Logging to Graylog2 using Gelf4Net via Powershell

Graylog2 is a powerful and scalable open source log management and data analytics system on top of elasticsearch. Since our logging module is based on log4net, the integration of Graylog2 as log destination is very easy thanks to the available gelf4net adapter.

The gelf4net project provides a log4net adapter that formats logs to the GELF specification and makes it easy to send them over UDP or AMQP (but we did not test AMQP yet). Currently there are no TCP or HTTP adapters available.

Graylog2 Input Configuration

The first step is to create a GELF UDP input listener on a desired port. Otherwise the system will not accept the forwarded messages from the client. Note down the port as you will use it later in you log4net configuration. Here you can also choose whether you want to have the input accepting messages on all nodes (“global”) or you on a single node.



Client configuration
The easiest way to install gelf4net is using the nuget command line tool, which also downloads the log4net package.

The latest version of the nuget.exe command-line tool is always available from http://nuget.org/nuget.exe.

PS C:\Software> C:\Software\nuget.exe install gelf4net
Attempting to resolve dependency 'log4net (≥ 2.0.3)'.
Installing 'log4net 2.0.3'.
Successfully installed 'log4net 2.0.3'.
Installing 'Gelf4Net'.
Successfully installed 'Gelf4Net'.

There where some issues with the way log4net resolves appender assemblies. However it works when gelf4net.dll is located in the same directory as the log 4net assembly:

Copy-Item "C:\Software\Gelf4Net.\lib\net40\gelf4net.dll" "C:\Software\log4net.2.0.3\lib\net40-full\gelf4net.dll"

You now have to add an appender setting in your existing log4net configuration, where you specify IP address and UDP port number that you configured on the server side.
Here is an example static xml file for the log4net configuration. The configuration logs to the Console and to the GelfUdp Input Listener. Keep in mind that currently Graylog2 does not support neither authentication nor encryption on its inputs/listeners! In this example we log Gelf messages to at UDP port 12201:

<appender name="GelfUdpAppender" type="gelf4net.Appender.GelfUdpAppender, gelf4net">
  <remoteAddress value=""/>
  <remotePort value="12201" />
  <layout type="Gelf4net.Layout.GelfLayout, Gelf4net">
  <param name="AdditionalFields" value="app:RandomSentence,version:1.0,Level:%level" />
  <param name="Facility" value="RandomPhrases" />
  <param name="IncludeLocationInformation" value="true"/>
  <!-- Sets the full_message and short_message to the specified pattern-->
  <!--<param name="ConversionPattern" value="[%t] %c{1} - %m" />-->

Note how you can also specify additional fields (e.g. “AdditionalField”) in the configuration. Later in Graylog2 these fields appear prefixed with an underscore: “_AdditionaFields”. It is recommended that you -if you have the chance- do the proper formatting before you insert the data in to Graylog2, as you then do not have to do any extraction/rules. When using the d-fens logging module you can split the message into separate fields already so you do not have to do the splitting based on default pipe character (“|”) we are using.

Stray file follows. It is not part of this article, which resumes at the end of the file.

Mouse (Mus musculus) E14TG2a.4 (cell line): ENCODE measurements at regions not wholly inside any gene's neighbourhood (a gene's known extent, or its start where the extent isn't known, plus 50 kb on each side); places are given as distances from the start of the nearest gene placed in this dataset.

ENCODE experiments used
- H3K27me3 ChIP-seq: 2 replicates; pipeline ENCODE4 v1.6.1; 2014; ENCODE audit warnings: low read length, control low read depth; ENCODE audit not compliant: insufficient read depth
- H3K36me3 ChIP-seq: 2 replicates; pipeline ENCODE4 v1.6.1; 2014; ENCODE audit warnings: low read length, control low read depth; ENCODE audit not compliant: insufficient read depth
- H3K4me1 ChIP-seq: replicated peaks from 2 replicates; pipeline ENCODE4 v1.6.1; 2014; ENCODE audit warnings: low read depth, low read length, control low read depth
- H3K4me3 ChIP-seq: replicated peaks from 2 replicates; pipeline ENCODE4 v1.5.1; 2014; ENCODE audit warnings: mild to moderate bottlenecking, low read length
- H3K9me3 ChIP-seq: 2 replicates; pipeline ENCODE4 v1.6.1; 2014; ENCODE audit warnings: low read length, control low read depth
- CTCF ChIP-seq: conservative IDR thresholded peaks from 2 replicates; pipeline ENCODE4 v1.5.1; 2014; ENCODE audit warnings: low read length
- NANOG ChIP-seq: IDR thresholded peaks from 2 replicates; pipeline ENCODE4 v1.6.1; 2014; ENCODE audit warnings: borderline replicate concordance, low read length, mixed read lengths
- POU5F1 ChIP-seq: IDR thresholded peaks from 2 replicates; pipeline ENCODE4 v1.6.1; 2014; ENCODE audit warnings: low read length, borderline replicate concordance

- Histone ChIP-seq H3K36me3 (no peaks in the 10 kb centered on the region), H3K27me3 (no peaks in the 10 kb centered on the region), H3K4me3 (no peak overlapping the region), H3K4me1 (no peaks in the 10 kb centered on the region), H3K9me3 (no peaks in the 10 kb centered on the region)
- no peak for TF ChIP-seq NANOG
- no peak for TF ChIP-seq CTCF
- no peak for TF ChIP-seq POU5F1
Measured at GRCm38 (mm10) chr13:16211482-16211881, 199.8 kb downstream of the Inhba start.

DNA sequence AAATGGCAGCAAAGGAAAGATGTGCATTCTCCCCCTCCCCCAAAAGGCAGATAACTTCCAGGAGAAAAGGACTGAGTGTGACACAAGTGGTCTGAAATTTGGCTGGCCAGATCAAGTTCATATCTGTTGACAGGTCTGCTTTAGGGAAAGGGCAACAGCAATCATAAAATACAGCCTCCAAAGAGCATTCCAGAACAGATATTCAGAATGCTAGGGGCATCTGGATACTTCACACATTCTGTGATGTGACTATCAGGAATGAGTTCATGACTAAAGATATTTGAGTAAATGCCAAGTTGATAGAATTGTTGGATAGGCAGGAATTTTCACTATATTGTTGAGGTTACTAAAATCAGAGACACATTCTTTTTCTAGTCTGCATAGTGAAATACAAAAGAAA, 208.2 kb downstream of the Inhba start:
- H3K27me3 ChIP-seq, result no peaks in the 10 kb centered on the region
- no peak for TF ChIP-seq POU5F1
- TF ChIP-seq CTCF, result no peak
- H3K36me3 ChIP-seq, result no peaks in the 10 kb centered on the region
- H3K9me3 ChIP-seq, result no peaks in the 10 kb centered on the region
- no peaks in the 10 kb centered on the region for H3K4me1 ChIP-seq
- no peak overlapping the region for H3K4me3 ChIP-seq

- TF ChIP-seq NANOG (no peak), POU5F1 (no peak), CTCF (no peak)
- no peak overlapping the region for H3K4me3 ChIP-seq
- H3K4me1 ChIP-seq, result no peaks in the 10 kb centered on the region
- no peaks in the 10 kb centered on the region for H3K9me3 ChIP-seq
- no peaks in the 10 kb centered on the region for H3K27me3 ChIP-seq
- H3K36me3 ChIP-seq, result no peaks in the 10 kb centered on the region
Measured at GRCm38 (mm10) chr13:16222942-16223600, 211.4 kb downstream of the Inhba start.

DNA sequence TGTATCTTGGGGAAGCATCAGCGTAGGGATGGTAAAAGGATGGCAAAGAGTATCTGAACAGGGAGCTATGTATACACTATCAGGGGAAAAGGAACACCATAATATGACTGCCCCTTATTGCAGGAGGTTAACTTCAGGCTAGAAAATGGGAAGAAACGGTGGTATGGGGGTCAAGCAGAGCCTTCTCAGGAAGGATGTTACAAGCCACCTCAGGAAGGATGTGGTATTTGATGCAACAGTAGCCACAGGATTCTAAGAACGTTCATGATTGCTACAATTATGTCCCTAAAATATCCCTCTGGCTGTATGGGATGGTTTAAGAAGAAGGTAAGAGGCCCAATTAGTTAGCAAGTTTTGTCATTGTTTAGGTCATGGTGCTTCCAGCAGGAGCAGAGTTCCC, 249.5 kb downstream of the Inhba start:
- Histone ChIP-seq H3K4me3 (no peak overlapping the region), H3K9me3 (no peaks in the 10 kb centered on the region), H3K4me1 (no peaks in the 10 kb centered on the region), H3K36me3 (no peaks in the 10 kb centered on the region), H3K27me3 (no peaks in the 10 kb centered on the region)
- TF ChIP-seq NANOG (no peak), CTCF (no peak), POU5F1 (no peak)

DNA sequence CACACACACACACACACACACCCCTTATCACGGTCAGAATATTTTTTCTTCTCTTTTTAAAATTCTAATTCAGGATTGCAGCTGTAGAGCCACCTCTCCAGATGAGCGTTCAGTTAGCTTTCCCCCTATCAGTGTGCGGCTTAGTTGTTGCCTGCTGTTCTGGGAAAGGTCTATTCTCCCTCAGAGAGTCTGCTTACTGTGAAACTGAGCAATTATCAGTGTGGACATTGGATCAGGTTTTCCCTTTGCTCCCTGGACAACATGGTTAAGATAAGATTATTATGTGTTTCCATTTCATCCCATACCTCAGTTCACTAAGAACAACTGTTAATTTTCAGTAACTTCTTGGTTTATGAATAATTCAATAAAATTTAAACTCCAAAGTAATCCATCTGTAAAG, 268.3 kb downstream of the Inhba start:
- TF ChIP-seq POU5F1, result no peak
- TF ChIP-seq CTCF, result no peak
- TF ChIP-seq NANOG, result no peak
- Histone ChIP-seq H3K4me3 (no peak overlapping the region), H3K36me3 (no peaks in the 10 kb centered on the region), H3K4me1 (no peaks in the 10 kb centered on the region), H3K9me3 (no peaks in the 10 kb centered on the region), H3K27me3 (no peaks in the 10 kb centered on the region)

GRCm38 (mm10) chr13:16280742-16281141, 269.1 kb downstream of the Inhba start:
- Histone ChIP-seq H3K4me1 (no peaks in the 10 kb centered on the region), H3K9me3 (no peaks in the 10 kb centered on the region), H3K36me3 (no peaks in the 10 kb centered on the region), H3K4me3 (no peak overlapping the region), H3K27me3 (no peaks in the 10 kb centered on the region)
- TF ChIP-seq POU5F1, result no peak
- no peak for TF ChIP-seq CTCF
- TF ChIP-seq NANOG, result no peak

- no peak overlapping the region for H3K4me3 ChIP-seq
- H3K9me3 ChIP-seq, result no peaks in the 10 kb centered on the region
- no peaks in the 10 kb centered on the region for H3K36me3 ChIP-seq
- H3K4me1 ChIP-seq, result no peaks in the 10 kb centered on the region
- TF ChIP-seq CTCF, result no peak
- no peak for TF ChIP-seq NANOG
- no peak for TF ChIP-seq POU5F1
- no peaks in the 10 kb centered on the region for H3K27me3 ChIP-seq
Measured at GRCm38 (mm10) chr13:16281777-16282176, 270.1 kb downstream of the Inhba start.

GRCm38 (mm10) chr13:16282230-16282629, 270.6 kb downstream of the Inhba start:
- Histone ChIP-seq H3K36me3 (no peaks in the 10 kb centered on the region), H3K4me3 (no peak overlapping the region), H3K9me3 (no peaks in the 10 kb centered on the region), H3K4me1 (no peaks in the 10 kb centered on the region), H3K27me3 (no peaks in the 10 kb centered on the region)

One more note about the GELF format: In the specification you can read that specifying the “Facility” is deprecated. You should have this as an additional field as well (in contrast to the above example).

In your root/logger configuration section you then specify GelfUdp as an active appender (along with the log level you would like):

  <level value="ALL" />
  <appender-ref ref="GelfUdpAppender" />

Loading log4net and Gelf4net
To be able to actually use log4net and gelf4net you have to load the assemblies via “Add-Type” first:

You can then load the log4net and gelf4net assemblies and start logging:
Add-Type -Path "C:\PSModules\biz.dfch.PS.System.Logging\log4net.dll";
Add-Type -Path "C:\PSModules\biz.dfch.PS.System.Logging\gelf4net.dll";
$mvar.Logger = [log4net.LogManager]::GetLogger("root");

Logging messages
You can then send log message either via using the “Info/Warn/Error” methods or via the corresponding “Format”- messages where you can have Log4net format your string according to .NET string formatting conventions (“{0}” etc):

$mvar.Logger.Info("my message");
$mvar.Logger.Info("{0} and my formatted message.", $someOtherVariable");

Hint: though this is not gelf4net specific but applies to lgo4net in general, you can use “global properties” in log4net that you can reference in your appender settings. You can set these properties as follows …


… and references them for example in your conversion pattern or fields alike this:

<conversionPattern value="%%property{myProperty}|%message%newline" />

In case you would like to test your Gelf input manually you can easily do so from PowerShell directly via ‘Invoke-RestMethod’ (and adapting the curl example from the official documentation):

# curl -XPOST http://graylog2.example.com:12201/gelf -p0 -d '{"short_message"="Hello there"; "host"="example.com"; "facility"="test"; "_foo"="bar"}'
$Body = @{"short_message"="Hello there"; "host"="example.org"; "facility"="test"; "_foo"="bar"} | ConvertTo-Json
Invoke-RestMethod POST '' -Body $Body

As soon as your log messages are in Graylog2 you can do whatever you have to with these messages just as usual. So in case your applications are using log4net anyway you don’t have to use any specific log forwarders but just adjusting your existing log4net configuration – and the best thing is, that all your scripts can now log centrally as well (e.g. when they use the ‘biz.dfch.PS.System.Logging’ module).

As a side note: you can also use this to log messages to logstash as they are accepting Gelf as an input as well.

Have fun and log!

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